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This article is written for those who want to get better at using price to earnings ratios (P/E ratios). We’ll show how you can use Helen of Troy Limited’s (NASDAQ:HELE) P/E ratio to inform your assessment of the investment opportunity. Helen of Troy has a P/E ratio of 21.38, based on the last twelve months. In other words, at today’s prices, investors are paying $21.38 for every $1 in prior year profit.
How Do You Calculate A P/E Ratio?
The formula for price to earnings is:
Price to Earnings Ratio = Share Price ÷ Earnings per Share (EPS)
Or for Helen of Troy:
P/E of 21.38 = $117.04 ÷ $5.48 (Based on the year to November 2018.)
Is A High Price-to-Earnings Ratio Good?
A higher P/E ratio means that buyers have to pay a higher price for each $1 the company has earned over the last year. That is not a good or a bad thing per se, but a high P/E does imply buyers are optimistic about the future.
How Growth Rates Impact P/E Ratios
P/E ratios primarily reflect market expectations around earnings growth rates. That’s because companies that grow earnings per share quickly will rapidly increase the ‘E’ in the equation. Therefore, even if you pay a high multiple of earnings now, that multiple will become lower in the future. A lower P/E should indicate the stock is cheap relative to others — and that may attract buyers.
Helen of Troy saw earnings per share decrease by 7.2% last year. But over the longer term (5 years) earnings per share have increased by 12%.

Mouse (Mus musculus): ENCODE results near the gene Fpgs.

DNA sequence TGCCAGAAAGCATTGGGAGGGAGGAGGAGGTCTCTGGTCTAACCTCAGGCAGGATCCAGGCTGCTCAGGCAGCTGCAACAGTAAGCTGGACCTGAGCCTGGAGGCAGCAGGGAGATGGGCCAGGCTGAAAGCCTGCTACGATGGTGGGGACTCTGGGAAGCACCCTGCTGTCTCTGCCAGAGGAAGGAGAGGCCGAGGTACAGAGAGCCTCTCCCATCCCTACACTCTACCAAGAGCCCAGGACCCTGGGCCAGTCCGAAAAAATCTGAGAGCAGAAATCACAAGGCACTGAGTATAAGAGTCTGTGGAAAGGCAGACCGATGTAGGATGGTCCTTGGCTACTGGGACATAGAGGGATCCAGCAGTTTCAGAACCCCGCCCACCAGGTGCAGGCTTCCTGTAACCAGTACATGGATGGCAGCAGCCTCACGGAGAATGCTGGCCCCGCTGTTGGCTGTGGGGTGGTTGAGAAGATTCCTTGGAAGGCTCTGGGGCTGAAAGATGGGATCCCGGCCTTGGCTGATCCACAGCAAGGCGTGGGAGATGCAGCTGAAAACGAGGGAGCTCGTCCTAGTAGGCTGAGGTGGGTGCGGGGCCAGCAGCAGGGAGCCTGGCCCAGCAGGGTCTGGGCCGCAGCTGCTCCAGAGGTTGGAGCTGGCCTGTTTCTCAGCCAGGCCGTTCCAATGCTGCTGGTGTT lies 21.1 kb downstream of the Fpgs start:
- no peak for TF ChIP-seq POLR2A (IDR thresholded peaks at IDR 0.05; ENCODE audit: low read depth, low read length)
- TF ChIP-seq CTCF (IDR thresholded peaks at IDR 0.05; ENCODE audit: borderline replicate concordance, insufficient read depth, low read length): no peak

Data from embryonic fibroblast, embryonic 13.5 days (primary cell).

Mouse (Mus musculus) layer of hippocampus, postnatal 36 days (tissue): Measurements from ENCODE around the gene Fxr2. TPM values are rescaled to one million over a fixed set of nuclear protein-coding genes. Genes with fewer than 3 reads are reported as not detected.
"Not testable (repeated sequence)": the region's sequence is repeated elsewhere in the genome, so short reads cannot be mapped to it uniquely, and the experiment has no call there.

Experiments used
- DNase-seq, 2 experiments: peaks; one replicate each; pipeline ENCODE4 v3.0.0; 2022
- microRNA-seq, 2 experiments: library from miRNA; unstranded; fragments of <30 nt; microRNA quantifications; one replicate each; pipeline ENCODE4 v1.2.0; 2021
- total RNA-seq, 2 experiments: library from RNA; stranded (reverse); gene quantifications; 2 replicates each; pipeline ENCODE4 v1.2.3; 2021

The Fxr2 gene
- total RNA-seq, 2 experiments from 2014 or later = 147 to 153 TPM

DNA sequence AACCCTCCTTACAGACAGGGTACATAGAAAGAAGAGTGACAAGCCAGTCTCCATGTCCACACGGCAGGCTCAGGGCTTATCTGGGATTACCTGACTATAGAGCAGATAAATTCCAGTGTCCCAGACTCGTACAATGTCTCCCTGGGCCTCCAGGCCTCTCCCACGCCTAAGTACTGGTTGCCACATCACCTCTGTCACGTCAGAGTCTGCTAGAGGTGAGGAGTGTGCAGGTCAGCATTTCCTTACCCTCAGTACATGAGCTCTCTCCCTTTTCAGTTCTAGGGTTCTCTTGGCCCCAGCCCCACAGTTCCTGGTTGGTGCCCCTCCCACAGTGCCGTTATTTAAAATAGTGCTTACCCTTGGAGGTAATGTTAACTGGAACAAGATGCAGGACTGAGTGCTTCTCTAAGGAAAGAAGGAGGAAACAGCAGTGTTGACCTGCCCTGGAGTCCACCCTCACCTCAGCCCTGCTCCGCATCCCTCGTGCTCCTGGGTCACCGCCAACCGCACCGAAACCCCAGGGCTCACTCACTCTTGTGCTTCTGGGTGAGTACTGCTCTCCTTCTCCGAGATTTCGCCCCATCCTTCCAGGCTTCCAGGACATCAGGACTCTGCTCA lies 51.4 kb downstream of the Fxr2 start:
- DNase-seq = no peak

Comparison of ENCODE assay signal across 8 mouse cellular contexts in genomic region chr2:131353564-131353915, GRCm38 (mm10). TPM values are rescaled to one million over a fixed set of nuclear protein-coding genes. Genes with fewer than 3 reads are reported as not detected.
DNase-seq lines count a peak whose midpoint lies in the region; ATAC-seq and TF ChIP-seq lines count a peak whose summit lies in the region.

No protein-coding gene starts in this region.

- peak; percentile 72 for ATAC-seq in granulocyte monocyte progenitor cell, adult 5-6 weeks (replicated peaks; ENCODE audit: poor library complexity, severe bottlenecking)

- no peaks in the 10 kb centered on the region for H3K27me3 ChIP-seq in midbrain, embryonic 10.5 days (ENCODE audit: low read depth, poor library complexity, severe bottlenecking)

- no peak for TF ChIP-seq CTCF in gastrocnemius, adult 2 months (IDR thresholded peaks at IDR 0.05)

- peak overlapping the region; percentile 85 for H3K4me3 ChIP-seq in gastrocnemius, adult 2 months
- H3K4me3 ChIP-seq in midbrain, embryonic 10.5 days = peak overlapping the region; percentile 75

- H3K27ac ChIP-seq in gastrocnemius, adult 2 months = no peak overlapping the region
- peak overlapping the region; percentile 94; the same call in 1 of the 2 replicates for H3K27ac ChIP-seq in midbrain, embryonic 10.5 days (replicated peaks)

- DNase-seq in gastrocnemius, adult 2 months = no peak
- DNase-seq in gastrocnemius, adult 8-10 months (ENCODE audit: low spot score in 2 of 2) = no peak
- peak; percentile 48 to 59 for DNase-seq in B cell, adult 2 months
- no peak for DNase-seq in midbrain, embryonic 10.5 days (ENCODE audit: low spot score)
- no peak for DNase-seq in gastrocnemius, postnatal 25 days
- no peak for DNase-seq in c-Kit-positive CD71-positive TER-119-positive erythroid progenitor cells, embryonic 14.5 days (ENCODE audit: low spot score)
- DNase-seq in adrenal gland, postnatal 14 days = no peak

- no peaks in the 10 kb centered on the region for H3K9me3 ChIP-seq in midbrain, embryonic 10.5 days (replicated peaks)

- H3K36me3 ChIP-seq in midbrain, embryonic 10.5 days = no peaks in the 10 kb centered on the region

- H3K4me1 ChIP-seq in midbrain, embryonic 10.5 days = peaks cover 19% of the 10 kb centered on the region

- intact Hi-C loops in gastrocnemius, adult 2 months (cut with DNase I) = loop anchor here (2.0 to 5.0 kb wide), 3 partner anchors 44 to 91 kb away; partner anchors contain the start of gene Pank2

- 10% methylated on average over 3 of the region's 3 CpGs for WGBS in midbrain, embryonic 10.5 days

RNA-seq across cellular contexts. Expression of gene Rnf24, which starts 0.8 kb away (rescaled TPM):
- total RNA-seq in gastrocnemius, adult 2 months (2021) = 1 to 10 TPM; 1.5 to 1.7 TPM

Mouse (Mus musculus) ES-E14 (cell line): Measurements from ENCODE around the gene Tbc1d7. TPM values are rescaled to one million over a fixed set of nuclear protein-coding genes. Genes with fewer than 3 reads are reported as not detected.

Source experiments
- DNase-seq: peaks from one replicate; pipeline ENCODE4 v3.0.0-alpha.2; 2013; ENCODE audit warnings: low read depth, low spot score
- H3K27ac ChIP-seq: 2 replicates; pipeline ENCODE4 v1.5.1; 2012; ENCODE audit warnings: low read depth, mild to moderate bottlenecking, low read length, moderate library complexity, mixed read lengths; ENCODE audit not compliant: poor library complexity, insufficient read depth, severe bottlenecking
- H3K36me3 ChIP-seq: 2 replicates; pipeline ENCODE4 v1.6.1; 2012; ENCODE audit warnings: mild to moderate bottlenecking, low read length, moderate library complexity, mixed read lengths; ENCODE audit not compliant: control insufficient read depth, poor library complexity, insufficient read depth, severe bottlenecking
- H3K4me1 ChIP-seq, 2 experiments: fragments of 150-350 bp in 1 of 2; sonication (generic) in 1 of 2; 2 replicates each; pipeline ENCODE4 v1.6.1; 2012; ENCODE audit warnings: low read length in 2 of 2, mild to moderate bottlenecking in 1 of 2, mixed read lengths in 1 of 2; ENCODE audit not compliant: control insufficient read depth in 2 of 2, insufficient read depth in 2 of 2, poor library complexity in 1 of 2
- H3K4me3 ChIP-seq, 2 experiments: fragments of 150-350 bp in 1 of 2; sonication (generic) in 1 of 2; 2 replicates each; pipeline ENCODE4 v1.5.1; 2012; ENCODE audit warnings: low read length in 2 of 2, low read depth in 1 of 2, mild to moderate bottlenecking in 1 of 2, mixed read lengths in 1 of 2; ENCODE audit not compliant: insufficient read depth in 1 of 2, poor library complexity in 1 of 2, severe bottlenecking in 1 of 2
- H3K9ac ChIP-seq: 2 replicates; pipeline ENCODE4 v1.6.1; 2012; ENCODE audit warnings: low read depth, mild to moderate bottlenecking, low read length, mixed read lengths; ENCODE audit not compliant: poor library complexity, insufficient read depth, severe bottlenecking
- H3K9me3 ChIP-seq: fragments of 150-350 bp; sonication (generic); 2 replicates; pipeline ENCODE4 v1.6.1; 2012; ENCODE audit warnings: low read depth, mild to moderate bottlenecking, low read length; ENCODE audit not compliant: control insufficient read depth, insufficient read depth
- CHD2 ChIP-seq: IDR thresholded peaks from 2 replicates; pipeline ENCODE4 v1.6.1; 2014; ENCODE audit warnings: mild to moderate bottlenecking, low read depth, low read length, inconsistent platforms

How Does Helen of Troy’s P/E Ratio Compare To Its Peers?
The P/E ratio essentially measures market expectations of a company. You can see in the image below that the average P/E (12.6) for companies in the consumer durables industry is lower than Helen of Troy’s P/E.
That means that the market expects Helen of Troy will outperform other companies in its industry. The market is optimistic about the future, but that doesn’t guarantee future growth. So investors should delve deeper. I like to check if company insiders have been buying or selling.
A Limitation: P/E Ratios Ignore Debt and Cash In The Bank
The ‘Price’ in P/E reflects the market capitalization of the company. Thus, the metric does not reflect cash or debt held by the company. In theory, a company can lower its future P/E ratio by using cash or debt to invest in growth.
Spending on growth might be good or bad a few years later, but the point is that the P/E ratio does not account for the option (or lack thereof).
Helen of Troy’s Balance Sheet
Helen of Troy has net debt worth 11% of its market capitalization. This could bring some additional risk, and reduce the number of investment options for management; worth remembering if you compare its P/E to businesses without debt.
The Bottom Line On Helen of Troy’s P/E Ratio
Helen of Troy trades on a P/E ratio of 21.4, which is above the US market average of 17.5. With a bit of debt, but a lack of recent growth, it’s safe to say the market is expecting improved profit performance from the company, in the next few years.
Investors have an opportunity when market expectations about a stock are wrong. If the reality for a company is better than it expects, you can make money by buying and holding for the long term. So this free visual report on analyst forecasts could hold the key to an excellent investment decision.
Of course, you might find a fantastic investment by looking at a few good candidates. So take a peek at this free list of companies with modest (or no) debt, trading on a P/E below 20.
We aim to bring you long-term focused research analysis driven by fundamental data. Note that our analysis may not factor in the latest price-sensitive company announcements or qualitative material.
If you spot an error that warrants correction, please contact the editor at firstname.lastname@example.org. This article by Simply Wall St is general in nature. It does not constitute a recommendation to buy or sell any stock, and does not take account of your objectives, or your financial situation. Simply Wall St has no position in the stocks mentioned. Thank you for reading.